What’s going on: Boris Johnson is trying to drag the UK through a (“catastrophic”, says anyone sensible) hard Brexit departure, the kind where there are no arrangements between the UK and the EU about how to handle this change. He also thought that in the meantime, it would be a good idea to prorogue Parliament — that is, get Parliament to shut down and do no business — until after the hard exit was a done deal.
I wasn’t the first person to observe that the last guy who went to that much trouble to keep Parliament from doing business lost his head.
Then Parliament rebelled. Ancient much-respected Tory stalwarts voted against the government, despite the threat to (less exciting than it sounds) “withdraw the whip.” In a dramatic gesture, while Johnson was speaking and waving his arms around, Tory MP Phillip Lee silently walked across the room to sit with the Liberal Democrats, thus costing the Tories their one-vote majority. Johnson was reduced to calling for a snap national election in mid-October, but that actually requires approval by a two-thirds majority, and the leaders of both Labour and the LibDems — who rarely act in such coordination — agreed that they weren’t going to give Johnson his election before Parliament passes a bill ruling out a no-deal exit. It was Boris Johnson’s first serious fight in Parliament, and he lost big. Theresa May was photographed this evening leaving Parliament with a big grin on her face.
I abjectly apologize for being so tired, but Patrick kept finding one irresistible story, after another. Feel free to post links to anything good that you find. I’ll see you first thing in the morning.
[Update from pnh: Teresa was in fact so tired that she didn’t actually publish this last night. Posting it for her now.]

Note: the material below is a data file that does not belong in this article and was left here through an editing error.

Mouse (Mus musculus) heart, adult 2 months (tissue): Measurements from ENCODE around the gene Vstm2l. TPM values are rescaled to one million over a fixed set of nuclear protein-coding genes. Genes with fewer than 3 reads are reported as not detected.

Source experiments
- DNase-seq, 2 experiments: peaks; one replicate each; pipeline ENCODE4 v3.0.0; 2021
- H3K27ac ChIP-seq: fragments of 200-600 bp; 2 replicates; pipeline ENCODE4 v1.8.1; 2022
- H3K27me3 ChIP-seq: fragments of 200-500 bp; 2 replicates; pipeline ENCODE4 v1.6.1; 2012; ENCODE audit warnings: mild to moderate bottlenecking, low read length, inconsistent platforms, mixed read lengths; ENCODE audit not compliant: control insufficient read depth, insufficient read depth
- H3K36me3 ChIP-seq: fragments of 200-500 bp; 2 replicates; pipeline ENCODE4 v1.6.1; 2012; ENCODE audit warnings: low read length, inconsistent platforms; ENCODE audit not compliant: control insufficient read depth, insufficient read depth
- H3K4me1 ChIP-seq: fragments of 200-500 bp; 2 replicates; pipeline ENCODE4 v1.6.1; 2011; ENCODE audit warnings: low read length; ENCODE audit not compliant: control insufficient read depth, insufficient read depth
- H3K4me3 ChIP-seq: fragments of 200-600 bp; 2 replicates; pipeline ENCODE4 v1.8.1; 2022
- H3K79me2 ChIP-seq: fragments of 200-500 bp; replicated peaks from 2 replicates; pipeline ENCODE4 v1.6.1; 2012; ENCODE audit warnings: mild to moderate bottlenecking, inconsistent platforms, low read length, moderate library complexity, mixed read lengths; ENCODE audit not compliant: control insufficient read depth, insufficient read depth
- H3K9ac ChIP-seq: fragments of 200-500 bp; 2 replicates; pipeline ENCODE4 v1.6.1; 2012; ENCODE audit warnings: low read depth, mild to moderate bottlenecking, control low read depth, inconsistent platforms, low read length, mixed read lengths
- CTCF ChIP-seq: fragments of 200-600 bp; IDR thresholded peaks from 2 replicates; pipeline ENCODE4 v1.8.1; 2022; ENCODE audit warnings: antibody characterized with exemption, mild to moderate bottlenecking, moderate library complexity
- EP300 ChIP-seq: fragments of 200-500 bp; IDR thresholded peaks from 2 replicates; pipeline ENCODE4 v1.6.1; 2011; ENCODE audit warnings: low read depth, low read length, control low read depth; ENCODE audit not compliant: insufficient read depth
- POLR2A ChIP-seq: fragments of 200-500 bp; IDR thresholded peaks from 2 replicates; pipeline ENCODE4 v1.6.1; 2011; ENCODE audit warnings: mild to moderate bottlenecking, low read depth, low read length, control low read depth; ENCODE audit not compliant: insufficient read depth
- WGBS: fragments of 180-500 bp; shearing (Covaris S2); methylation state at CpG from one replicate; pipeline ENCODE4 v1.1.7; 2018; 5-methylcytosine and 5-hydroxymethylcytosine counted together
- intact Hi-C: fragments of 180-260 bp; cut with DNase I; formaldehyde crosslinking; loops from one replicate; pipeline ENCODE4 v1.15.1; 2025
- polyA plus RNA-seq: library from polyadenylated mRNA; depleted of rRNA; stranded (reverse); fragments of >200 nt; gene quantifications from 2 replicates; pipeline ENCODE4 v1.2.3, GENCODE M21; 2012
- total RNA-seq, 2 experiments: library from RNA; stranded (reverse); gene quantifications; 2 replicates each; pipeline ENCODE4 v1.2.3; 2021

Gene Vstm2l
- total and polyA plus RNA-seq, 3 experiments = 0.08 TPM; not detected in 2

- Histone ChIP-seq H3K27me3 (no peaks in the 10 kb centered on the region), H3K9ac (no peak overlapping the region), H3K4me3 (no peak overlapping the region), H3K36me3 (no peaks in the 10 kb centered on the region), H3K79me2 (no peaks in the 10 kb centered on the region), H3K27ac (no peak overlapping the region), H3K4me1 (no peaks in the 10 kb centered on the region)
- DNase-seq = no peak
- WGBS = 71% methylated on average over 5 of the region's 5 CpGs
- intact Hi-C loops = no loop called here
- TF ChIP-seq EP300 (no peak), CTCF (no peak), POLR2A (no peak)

Nobody reads this blog any more. But do read Kieran Healy.
A fundamental lesson of Sociology is that, in the course of making everyday life seem orderly and sensible, arbitrary things are made to seem natural and inevitable. Rituals, especially the rituals of childhood, are a powerful way to naturalize arbitrary things. As a child in Ireland, I thought it natural to take the very body of Christ in the form of a wafer of bread on my tongue. My own boy and girl, in America, think it natural that a school is a place where you must know what to do when someone comes there to kill the children.As we used to wearily say back in the day: Read the fucking rest.
The year 222 BCE saw the Roman Emperor Elagabalus assassinated by the Praetorian Guard, to be replaced by Alexander Severus, who was only 13 years old, young enough to have attended Hogwarts and studied potions under a teacher with whom he had a name in common.
Or, alternatively, to have attended the fictional Walt Whitman High School in Los Angeles, where he might have learned about the assassination of his predecessor in a history class in Room 222.
It’s been a long time since I’ve posted a new entry to this community, and I know the comments on the last one have gotten unworkably long. I’m sorry. You deserve better.
There’s been stuff. There still is stuff. I’ll explain in the comments.
But I’d just like to point out that even with my highly intermittent presence, this community has continued, and continued to be a wonderful thing.
I’ll continue to be back as I can. But it fills me with so much delight to see the egg I hatched, the hatchling I fed, grow wings, spread them, and fly.
This is part of the sequence of Dysfunctional Families discussions. We have a few special rules, specific to the needs and nature of the conversations we have here.
Previous posts (note that comments are closed on them to keep the conversation in one place):
Pretty sure we’ve all heard Tom Lehrer’s “Lobachevsky,” right? A song about plagiarism where all the bits of melody are stolen from other songs.
I just learned that even the idea for the song was stolen! Danny Kaye used to do a routine about the Russian theatrical director Konstantin Stanislavsky, and it’s the obvious basis for the Lehrer song. Lehrer credited Kaye in his intro to the song, which was left off the version on the album I listened to as a kid, but it’s on Genius.com.